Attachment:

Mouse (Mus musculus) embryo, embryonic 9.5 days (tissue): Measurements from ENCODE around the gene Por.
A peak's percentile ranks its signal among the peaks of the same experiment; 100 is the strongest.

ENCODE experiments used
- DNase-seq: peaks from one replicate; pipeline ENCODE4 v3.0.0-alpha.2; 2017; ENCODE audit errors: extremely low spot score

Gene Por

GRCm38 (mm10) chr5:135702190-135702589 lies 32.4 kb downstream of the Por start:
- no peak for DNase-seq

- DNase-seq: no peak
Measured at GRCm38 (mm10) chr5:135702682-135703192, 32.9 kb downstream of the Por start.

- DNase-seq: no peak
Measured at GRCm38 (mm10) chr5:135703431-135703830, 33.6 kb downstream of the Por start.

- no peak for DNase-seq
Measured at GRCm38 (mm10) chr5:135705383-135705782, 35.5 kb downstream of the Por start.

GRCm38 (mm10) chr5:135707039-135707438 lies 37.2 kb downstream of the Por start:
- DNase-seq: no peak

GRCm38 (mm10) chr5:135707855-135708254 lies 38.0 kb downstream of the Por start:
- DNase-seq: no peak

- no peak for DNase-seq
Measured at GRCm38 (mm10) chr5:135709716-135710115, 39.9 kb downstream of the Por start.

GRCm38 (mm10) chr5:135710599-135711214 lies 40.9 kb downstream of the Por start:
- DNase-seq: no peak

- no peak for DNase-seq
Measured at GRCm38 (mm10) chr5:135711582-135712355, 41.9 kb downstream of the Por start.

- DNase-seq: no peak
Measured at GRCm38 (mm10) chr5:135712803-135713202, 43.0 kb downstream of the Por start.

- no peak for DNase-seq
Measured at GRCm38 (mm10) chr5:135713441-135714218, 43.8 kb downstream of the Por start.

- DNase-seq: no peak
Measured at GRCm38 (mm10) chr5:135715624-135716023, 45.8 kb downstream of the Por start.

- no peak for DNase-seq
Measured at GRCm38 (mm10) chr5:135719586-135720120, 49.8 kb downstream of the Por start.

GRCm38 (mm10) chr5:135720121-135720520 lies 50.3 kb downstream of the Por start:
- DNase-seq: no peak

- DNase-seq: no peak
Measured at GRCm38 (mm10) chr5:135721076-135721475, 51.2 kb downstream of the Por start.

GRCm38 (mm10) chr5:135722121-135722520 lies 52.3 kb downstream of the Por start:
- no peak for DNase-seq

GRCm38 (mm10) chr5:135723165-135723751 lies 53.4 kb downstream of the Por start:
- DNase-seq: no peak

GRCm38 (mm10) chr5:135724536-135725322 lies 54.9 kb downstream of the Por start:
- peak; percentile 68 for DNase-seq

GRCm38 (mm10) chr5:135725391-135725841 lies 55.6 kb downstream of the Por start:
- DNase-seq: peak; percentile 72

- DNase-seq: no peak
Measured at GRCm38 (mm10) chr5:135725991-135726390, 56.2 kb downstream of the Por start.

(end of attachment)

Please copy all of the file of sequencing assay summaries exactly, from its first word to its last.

Mouse (Mus musculus) embryo, embryonic 9.5 days (tissue): Measurements from ENCODE around the gene Por.
A peak's percentile ranks its signal among the peaks of the same experiment; 100 is the strongest.

ENCODE experiments used
- DNase-seq: peaks from one replicate; pipeline ENCODE4 v3.0.0-alpha.2; 2017; ENCODE audit errors: extremely low spot score

Gene Por

GRCm38 (mm10) chr5:135702190-135702589 lies 32.4 kb downstream of the Por start:
- no peak for DNase-seq

- DNase-seq: no peak
Measured at GRCm38 (mm10) chr5:135702682-135703192, 32.9 kb downstream of the Por start.

- DNase-seq: no peak
Measured at GRCm38 (mm10) chr5:135703431-135703830, 33.6 kb downstream of the Por start.

- no peak for DNase-seq
Measured at GRCm38 (mm10) chr5:135705383-135705782, 35.5 kb downstream of the Por start.

GRCm38 (mm10) chr5:135707039-135707438 lies 37.2 kb downstream of the Por start:
- DNase-seq: no peak

GRCm38 (mm10) chr5:135707855-135708254 lies 38.0 kb downstream of the Por start:
- DNase-seq: no peak

- no peak for DNase-seq
Measured at GRCm38 (mm10) chr5:135709716-135710115, 39.9 kb downstream of the Por start.

GRCm38 (mm10) chr5:135710599-135711214 lies 40.9 kb downstream of the Por start:
- DNase-seq: no peak

- no peak for DNase-seq
Measured at GRCm38 (mm10) chr5:135711582-135712355, 41.9 kb downstream of the Por start.

- DNase-seq: no peak
Measured at GRCm38 (mm10) chr5:135712803-135713202, 43.0 kb downstream of the Por start.

- no peak for DNase-seq
Measured at GRCm38 (mm10) chr5:135713441-135714218, 43.8 kb downstream of the Por start.

- DNase-seq: no peak
Measured at GRCm38 (mm10) chr5:135715624-135716023, 45.8 kb downstream of the Por start.

- no peak for DNase-seq
Measured at GRCm38 (mm10) chr5:135719586-135720120, 49.8 kb downstream of the Por start.

GRCm38 (mm10) chr5:135720121-135720520 lies 50.3 kb downstream of the Por start:
- DNase-seq: no peak

- DNase-seq: no peak
Measured at GRCm38 (mm10) chr5:135721076-135721475, 51.2 kb downstream of the Por start.

GRCm38 (mm10) chr5:135722121-135722520 lies 52.3 kb downstream of the Por start:
- no peak for DNase-seq

GRCm38 (mm10) chr5:135723165-135723751 lies 53.4 kb downstream of the Por start:
- DNase-seq: no peak

GRCm38 (mm10) chr5:135724536-135725322 lies 54.9 kb downstream of the Por start:
- peak; percentile 68 for DNase-seq

GRCm38 (mm10) chr5:135725391-135725841 lies 55.6 kb downstream of the Por start:
- DNase-seq: peak; percentile 72

- DNase-seq: no peak
Measured at GRCm38 (mm10) chr5:135725991-135726390, 56.2 kb downstream of the Por start.